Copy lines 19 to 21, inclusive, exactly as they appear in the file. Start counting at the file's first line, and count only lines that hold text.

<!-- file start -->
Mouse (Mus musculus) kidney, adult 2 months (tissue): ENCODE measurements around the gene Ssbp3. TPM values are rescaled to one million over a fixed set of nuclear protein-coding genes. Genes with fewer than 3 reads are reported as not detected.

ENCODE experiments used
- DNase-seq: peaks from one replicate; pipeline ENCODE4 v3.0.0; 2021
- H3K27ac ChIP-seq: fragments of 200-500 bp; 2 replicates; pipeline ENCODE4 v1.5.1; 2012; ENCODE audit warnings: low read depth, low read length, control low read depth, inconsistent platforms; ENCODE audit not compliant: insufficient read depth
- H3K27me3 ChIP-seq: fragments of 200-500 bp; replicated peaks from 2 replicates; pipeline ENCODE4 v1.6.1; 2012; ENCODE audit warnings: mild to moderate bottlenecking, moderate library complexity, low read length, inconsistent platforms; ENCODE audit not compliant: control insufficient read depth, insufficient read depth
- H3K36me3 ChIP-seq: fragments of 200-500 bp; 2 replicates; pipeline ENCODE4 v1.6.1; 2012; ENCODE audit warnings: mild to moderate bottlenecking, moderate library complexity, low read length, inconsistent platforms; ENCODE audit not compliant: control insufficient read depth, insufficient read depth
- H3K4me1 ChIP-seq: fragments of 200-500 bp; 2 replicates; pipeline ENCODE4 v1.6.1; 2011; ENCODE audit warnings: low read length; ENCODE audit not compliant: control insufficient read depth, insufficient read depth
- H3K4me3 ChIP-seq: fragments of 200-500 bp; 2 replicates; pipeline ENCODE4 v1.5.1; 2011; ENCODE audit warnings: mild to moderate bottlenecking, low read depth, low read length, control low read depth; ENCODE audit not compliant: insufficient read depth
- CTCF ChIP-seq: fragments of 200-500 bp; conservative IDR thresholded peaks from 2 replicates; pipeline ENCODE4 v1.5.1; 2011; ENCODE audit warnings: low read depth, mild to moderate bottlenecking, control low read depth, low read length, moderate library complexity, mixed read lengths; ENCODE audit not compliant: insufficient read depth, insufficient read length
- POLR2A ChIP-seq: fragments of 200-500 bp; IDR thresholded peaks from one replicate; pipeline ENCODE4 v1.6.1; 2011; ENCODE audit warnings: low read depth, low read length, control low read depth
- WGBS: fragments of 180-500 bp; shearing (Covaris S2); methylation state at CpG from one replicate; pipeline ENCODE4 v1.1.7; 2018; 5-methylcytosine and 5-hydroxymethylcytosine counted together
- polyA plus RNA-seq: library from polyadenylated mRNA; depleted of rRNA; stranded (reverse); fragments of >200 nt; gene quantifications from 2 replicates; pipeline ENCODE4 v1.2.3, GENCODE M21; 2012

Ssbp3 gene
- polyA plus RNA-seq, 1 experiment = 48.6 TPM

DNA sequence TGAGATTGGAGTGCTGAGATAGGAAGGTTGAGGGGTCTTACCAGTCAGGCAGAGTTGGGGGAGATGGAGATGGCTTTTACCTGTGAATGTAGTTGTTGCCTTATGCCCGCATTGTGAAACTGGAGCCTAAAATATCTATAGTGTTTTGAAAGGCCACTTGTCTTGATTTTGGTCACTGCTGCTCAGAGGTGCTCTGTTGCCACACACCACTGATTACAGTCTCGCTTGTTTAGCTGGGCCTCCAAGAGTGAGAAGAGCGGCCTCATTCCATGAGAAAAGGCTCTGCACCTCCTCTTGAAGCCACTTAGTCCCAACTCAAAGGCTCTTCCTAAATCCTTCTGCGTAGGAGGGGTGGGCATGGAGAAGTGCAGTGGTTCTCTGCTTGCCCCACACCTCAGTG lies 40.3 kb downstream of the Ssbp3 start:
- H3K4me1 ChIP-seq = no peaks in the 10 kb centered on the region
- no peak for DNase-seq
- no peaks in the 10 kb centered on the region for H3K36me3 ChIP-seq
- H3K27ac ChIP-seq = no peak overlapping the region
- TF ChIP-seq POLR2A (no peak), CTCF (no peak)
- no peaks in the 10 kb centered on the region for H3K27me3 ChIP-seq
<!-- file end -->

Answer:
- H3K27ac ChIP-seq = no peak overlapping the region
- TF ChIP-seq POLR2A (no peak), CTCF (no peak)
- no peaks in the 10 kb centered on the region for H3K27me3 ChIP-seq